I watch the Philadelphia Bank Stock index divided by Gold because that reveals which way the investing public's confidence is leaning. The spread is a fraction, with the bank stock index as the numerator and the gold price as denominator. Thus when gold is rising faster than the Bank Stock Index the denominator is growing faster than the numerator so the graph falls. Voilà, chart is here: http://bit.ly/1sOiOAy
This spread peaked early in January, sank with the gold rally/stock correction into end-February, rose as stocks rallied and gold corrected, and since 1 April has cascaded down to close at its 200 DMA today. It has twice already reached this point in March, not a hopeful sign. This suggests investors appetite for risk and confidence in financial markets is dropping as they adopt the motto, "In gold we trust, not banks."
Another measure of dropping confidence or panic, call it which you will, is the yield on the 10 year treasury note. It has also looked like Iguaçu Falls lately, and has even fallen below its uptrend line to 2.619%. Bear in mind that yields (interest rates) fall as bonds rise, and bonds rise because there is more demand for the safety they offer. Sizeable shift like this rolls snake-eyes for stocks.
Gold backed down $1.40 (0.7%) today to $1,318.70, while that rascal silver gave up 14.5 cents (0.1$) to 1993.3.
Gold's loss signifieth nothing, as it remains above its 200 ($1,298), 50 ($1,314), & 20 (1,311.25) day moving averages, as well as support/resistance at roughly $1,318. Every indicator I watch points higher, so why am I gnawing my gnails? Gold's moving slowly and that scoundrel silver won't climb up high enough to confirm gold's move. Of course, that is easily explained by the weakness in stocks, but still . . .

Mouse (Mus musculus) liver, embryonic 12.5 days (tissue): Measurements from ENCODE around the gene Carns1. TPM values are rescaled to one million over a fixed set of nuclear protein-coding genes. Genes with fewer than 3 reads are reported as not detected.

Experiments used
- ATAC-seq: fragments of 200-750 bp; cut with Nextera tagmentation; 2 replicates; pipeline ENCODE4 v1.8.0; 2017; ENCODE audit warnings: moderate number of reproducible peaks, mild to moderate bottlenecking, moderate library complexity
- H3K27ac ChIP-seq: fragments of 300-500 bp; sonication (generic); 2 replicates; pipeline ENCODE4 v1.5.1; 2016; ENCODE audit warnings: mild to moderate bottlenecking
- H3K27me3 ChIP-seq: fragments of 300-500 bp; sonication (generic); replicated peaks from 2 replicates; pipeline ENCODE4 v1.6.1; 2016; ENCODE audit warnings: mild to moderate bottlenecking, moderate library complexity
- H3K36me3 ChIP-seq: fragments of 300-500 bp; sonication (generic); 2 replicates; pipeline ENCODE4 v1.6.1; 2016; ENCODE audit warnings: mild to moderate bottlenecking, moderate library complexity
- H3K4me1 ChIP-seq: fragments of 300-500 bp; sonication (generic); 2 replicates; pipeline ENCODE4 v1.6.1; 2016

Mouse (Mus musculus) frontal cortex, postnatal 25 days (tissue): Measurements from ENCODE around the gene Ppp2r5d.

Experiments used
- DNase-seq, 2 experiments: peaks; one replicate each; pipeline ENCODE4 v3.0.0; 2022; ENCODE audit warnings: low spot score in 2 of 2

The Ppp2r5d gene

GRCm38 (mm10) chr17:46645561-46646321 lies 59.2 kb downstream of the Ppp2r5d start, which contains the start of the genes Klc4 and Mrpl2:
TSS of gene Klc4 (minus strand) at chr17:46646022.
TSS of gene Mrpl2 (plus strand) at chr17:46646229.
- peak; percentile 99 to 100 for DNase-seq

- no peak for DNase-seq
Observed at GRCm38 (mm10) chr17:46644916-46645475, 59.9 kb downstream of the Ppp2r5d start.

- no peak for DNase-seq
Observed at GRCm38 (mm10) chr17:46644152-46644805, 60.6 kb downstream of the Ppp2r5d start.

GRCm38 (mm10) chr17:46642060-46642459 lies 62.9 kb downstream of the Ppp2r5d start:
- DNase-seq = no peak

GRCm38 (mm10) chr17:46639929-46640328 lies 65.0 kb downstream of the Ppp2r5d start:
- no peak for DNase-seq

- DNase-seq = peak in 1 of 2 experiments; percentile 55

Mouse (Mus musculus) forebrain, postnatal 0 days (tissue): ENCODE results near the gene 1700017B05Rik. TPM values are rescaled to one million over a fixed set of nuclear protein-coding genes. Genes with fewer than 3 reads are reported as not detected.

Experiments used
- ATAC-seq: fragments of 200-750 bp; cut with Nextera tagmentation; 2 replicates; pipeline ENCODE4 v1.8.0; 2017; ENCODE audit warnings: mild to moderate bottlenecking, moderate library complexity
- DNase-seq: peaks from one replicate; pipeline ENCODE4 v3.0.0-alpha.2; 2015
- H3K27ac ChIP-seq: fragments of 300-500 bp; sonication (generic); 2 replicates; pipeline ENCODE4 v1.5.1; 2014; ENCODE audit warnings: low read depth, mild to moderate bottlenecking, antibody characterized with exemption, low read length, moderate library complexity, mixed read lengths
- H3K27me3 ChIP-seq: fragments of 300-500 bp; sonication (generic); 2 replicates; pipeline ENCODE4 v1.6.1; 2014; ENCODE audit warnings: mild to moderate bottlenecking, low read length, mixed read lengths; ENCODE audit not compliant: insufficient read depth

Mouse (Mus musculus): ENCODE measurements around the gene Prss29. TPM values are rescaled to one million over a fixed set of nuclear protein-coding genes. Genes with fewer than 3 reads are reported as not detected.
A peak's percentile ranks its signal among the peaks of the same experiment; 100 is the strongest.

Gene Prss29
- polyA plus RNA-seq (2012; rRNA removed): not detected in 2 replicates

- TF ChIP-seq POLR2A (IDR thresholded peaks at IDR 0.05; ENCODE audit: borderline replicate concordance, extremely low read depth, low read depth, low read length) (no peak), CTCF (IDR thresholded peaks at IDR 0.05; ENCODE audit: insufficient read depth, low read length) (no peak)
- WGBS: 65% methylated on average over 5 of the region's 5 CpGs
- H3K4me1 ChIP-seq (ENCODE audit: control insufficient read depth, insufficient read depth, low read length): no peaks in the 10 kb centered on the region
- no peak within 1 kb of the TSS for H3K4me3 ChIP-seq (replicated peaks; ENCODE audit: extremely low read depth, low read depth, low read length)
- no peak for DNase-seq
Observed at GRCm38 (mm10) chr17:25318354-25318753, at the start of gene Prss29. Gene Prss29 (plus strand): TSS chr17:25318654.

Gold's weekly chart shows upward bias, too, & gold stands above its 18 week MA ($1,284.43) & 50 week MA ($1,312.79) and barely above its downtrend line from August 2011. All burners lit.
Silver actually fell back from its 20 DMA (2007c) today and closed below it. 2015c keeps stopping it. In fact, silver needs to throw a leg over 2050c and run. Yes, yes, all the indicators point higher, but this is awfully slow and trying.
Back off and review the last year. Gold must better its $1,434 peak from last August, then climb over $1,550 where it was clobbered last April. Silver needs to beat its recent 2218c high, then its 2512c August high, and then 225c where it fell off a year ago.
Until gainsaid, the double bottom in June and December says silver & gold won't drop any lower, and that they have begun their next leg up. Bull markets always climb a wall of worry, so y'all ought to expect that now. Meanwhile gold & silver's best friends remain the Federal Reserve, world central banks, and the yankee government since their policies are bound to send them higher.
On 11 April 1900 the US Navy acquired its first submarine, designed by Irish immigrant John P. Holland. The Confederate States Navy already had a submarine in 1863.
On April 11 1898 US President McKinley asked congress for a declaration of war against Spain. Of all the dumb durned things in the world, they gave it to him.
Y'all enjoy your weekend!
Argentum et aurum comparanda sunt —
Silver and gold must be bought.
— Franklin Sanders, The Moneychanger